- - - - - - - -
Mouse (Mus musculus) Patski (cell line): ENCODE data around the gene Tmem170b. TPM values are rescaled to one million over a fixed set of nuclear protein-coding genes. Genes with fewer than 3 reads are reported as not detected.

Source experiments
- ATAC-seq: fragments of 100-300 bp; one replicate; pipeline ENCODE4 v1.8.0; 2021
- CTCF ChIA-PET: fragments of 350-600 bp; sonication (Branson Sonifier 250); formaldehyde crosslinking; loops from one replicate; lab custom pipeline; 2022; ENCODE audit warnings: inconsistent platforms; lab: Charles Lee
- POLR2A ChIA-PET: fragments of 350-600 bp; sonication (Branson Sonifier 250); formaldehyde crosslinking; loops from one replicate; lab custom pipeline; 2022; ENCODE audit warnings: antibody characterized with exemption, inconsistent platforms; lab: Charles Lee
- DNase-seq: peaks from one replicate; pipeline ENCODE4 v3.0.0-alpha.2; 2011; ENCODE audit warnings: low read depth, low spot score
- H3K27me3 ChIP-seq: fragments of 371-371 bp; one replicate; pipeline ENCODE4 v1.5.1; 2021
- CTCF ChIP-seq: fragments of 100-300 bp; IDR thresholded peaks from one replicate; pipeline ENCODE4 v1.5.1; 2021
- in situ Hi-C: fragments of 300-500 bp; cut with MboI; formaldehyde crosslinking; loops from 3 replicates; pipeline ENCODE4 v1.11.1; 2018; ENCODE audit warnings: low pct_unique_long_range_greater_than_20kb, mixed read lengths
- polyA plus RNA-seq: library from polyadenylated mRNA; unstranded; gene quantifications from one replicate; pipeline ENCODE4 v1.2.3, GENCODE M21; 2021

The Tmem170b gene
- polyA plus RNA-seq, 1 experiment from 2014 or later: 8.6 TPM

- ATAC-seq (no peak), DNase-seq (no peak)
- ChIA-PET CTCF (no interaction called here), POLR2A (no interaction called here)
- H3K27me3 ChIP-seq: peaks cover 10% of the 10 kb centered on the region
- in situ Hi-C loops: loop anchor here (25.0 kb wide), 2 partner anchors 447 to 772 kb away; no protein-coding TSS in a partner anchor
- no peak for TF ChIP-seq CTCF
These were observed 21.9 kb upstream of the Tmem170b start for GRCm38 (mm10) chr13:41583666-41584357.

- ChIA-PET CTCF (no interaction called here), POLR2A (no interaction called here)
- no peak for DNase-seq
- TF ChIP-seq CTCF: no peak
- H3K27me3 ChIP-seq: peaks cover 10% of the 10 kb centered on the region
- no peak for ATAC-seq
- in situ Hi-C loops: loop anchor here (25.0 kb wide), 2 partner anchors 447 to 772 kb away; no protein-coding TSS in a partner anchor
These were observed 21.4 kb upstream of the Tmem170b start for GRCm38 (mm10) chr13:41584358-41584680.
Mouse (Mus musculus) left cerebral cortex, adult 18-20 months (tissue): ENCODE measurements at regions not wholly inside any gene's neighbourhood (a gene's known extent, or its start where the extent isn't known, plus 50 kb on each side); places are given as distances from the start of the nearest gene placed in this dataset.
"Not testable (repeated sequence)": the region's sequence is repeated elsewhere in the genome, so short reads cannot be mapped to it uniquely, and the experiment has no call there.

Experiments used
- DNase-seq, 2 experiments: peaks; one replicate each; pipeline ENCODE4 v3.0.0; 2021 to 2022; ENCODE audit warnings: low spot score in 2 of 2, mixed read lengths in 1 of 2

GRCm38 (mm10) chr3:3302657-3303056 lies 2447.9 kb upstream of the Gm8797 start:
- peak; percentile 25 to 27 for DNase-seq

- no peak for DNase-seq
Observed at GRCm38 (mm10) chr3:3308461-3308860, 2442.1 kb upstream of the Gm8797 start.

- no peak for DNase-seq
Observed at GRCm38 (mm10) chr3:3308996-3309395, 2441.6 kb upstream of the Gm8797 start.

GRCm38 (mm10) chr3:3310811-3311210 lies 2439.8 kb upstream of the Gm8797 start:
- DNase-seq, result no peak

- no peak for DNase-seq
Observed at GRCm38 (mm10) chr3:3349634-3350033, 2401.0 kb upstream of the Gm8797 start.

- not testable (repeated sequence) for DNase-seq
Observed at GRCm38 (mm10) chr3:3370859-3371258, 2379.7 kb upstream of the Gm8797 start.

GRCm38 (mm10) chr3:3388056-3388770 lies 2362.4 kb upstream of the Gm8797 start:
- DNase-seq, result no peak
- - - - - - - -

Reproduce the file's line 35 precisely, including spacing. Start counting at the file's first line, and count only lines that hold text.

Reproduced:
Observed at GRCm38 (mm10) chr3:3308996-3309395, 2441.6 kb upstream of the Gm8797 start.